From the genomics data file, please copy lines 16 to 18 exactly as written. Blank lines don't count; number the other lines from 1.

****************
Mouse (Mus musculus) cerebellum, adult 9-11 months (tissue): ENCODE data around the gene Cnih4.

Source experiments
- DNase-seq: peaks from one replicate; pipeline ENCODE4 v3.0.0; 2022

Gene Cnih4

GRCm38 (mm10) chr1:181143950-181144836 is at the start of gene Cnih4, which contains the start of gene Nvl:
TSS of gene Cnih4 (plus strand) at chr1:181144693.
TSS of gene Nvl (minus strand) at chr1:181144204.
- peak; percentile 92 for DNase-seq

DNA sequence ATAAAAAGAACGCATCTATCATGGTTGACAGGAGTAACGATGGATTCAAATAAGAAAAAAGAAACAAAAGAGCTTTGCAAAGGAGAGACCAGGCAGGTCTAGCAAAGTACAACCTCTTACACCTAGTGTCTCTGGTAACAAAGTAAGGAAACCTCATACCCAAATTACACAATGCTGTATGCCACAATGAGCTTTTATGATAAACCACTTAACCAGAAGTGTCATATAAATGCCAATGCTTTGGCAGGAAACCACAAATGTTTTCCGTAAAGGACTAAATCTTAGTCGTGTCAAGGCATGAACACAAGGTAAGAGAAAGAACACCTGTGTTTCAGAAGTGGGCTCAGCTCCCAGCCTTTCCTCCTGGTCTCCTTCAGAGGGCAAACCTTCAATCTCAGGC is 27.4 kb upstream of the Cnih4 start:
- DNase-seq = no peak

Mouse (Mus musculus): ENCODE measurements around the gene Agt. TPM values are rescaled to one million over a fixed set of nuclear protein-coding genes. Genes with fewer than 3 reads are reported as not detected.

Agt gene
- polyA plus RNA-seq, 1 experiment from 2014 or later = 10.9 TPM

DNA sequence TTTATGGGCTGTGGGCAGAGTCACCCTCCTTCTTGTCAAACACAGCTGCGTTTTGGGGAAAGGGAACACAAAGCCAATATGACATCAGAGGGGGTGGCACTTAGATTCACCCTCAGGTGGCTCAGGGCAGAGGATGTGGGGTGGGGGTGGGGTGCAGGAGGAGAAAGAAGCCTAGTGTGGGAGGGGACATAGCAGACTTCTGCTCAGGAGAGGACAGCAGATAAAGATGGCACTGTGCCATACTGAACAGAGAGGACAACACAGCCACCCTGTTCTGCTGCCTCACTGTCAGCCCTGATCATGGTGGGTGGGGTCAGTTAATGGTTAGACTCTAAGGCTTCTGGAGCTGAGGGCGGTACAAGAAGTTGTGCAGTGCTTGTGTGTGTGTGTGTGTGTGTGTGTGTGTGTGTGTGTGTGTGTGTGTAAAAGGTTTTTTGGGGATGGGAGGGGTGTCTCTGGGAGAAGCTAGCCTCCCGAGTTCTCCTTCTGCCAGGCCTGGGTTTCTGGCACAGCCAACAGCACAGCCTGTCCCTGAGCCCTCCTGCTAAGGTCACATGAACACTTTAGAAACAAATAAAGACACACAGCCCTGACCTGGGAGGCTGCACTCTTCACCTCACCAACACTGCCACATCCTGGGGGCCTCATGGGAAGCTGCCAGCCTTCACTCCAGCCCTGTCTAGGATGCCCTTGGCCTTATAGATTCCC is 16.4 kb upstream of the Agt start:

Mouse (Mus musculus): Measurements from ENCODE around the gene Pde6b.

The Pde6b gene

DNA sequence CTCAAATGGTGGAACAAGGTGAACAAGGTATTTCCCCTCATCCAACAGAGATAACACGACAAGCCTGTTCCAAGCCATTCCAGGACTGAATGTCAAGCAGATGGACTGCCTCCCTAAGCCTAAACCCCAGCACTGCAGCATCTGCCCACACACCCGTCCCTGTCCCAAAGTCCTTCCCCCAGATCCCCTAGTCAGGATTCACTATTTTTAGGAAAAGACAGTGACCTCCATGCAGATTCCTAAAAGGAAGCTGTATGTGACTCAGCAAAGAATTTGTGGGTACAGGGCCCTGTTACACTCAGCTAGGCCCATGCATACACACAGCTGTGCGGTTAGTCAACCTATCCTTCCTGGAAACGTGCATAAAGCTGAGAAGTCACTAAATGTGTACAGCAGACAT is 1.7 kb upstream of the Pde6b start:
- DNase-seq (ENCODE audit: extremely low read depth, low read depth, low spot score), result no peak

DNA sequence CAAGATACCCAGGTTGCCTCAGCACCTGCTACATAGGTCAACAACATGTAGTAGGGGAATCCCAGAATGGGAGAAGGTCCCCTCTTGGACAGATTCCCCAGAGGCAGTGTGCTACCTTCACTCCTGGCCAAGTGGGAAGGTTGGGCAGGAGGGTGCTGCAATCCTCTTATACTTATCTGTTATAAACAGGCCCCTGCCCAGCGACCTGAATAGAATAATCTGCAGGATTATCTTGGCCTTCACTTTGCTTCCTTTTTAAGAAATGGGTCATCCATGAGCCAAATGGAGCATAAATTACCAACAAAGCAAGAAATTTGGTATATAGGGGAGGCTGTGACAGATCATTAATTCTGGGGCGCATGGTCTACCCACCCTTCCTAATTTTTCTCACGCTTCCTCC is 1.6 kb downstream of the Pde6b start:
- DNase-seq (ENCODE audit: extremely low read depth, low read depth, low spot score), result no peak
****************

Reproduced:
The Pde6b gene

DNA sequence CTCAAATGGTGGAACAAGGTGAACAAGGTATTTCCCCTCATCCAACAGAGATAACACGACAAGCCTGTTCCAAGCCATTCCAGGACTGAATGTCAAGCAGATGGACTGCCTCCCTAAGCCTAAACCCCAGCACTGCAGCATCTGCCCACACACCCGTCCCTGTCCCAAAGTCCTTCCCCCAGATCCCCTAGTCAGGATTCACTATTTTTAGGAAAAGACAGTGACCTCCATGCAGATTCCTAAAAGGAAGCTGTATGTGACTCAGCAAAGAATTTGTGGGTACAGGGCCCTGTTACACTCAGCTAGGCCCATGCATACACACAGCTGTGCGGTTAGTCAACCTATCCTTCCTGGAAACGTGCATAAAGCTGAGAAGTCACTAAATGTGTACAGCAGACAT is 1.7 kb upstream of the Pde6b start:
- DNase-seq (ENCODE audit: extremely low read depth, low read depth, low spot score), result no peak